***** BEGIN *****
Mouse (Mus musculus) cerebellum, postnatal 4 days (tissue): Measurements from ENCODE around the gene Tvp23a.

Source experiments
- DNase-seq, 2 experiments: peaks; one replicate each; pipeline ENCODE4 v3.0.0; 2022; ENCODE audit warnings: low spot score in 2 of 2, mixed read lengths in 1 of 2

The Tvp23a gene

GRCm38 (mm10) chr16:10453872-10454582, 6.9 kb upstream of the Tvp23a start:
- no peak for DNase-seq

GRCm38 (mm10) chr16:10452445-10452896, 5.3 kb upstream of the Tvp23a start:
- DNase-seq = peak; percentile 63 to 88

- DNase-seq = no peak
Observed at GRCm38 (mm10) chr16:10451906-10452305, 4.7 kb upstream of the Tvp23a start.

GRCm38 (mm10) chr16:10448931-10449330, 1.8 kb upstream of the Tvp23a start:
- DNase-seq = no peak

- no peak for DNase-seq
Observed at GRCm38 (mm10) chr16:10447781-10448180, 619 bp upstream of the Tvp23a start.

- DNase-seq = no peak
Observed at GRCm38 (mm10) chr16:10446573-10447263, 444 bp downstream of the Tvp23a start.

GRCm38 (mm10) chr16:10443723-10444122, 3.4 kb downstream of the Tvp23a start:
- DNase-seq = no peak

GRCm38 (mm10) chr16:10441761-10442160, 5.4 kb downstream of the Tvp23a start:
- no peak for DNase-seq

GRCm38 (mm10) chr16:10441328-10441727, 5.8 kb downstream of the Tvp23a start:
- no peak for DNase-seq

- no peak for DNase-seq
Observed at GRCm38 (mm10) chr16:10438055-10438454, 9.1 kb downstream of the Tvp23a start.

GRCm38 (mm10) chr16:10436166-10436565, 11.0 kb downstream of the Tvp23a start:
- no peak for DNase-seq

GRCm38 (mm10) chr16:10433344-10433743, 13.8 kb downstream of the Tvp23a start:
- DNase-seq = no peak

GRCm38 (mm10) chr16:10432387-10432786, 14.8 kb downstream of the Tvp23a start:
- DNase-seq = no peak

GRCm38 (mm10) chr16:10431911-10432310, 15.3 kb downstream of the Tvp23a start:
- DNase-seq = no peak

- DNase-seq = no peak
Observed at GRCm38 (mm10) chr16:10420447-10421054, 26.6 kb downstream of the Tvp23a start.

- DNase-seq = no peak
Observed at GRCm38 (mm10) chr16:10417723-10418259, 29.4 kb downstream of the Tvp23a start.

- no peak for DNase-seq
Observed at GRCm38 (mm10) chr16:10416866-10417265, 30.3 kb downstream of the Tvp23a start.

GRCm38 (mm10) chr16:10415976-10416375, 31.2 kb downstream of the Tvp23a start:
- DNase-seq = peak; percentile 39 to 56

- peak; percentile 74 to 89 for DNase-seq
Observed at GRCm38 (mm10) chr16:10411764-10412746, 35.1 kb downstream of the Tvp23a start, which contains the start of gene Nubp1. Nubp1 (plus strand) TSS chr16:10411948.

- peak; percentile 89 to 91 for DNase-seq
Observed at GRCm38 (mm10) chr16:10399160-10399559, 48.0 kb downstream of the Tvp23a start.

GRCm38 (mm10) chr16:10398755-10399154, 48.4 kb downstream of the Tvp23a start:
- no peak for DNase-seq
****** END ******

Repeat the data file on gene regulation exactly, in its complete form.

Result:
Mouse (Mus musculus) cerebellum, postnatal 4 days (tissue): Measurements from ENCODE around the gene Tvp23a.

Source experiments
- DNase-seq, 2 experiments: peaks; one replicate each; pipeline ENCODE4 v3.0.0; 2022; ENCODE audit warnings: low spot score in 2 of 2, mixed read lengths in 1 of 2

The Tvp23a gene

GRCm38 (mm10) chr16:10453872-10454582, 6.9 kb upstream of the Tvp23a start:
- no peak for DNase-seq

GRCm38 (mm10) chr16:10452445-10452896, 5.3 kb upstream of the Tvp23a start:
- DNase-seq = peak; percentile 63 to 88

- DNase-seq = no peak
Observed at GRCm38 (mm10) chr16:10451906-10452305, 4.7 kb upstream of the Tvp23a start.

GRCm38 (mm10) chr16:10448931-10449330, 1.8 kb upstream of the Tvp23a start:
- DNase-seq = no peak

- no peak for DNase-seq
Observed at GRCm38 (mm10) chr16:10447781-10448180, 619 bp upstream of the Tvp23a start.

- DNase-seq = no peak
Observed at GRCm38 (mm10) chr16:10446573-10447263, 444 bp downstream of the Tvp23a start.

GRCm38 (mm10) chr16:10443723-10444122, 3.4 kb downstream of the Tvp23a start:
- DNase-seq = no peak

GRCm38 (mm10) chr16:10441761-10442160, 5.4 kb downstream of the Tvp23a start:
- no peak for DNase-seq

GRCm38 (mm10) chr16:10441328-10441727, 5.8 kb downstream of the Tvp23a start:
- no peak for DNase-seq

- no peak for DNase-seq
Observed at GRCm38 (mm10) chr16:10438055-10438454, 9.1 kb downstream of the Tvp23a start.

GRCm38 (mm10) chr16:10436166-10436565, 11.0 kb downstream of the Tvp23a start:
- no peak for DNase-seq

GRCm38 (mm10) chr16:10433344-10433743, 13.8 kb downstream of the Tvp23a start:
- DNase-seq = no peak

GRCm38 (mm10) chr16:10432387-10432786, 14.8 kb downstream of the Tvp23a start:
- DNase-seq = no peak

GRCm38 (mm10) chr16:10431911-10432310, 15.3 kb downstream of the Tvp23a start:
- DNase-seq = no peak

- DNase-seq = no peak
Observed at GRCm38 (mm10) chr16:10420447-10421054, 26.6 kb downstream of the Tvp23a start.

- DNase-seq = no peak
Observed at GRCm38 (mm10) chr16:10417723-10418259, 29.4 kb downstream of the Tvp23a start.

- no peak for DNase-seq
Observed at GRCm38 (mm10) chr16:10416866-10417265, 30.3 kb downstream of the Tvp23a start.

GRCm38 (mm10) chr16:10415976-10416375, 31.2 kb downstream of the Tvp23a start:
- DNase-seq = peak; percentile 39 to 56

- peak; percentile 74 to 89 for DNase-seq
Observed at GRCm38 (mm10) chr16:10411764-10412746, 35.1 kb downstream of the Tvp23a start, which contains the start of gene Nubp1. Nubp1 (plus strand) TSS chr16:10411948.

- peak; percentile 89 to 91 for DNase-seq
Observed at GRCm38 (mm10) chr16:10399160-10399559, 48.0 kb downstream of the Tvp23a start.

GRCm38 (mm10) chr16:10398755-10399154, 48.4 kb downstream of the Tvp23a start:
- no peak for DNase-seq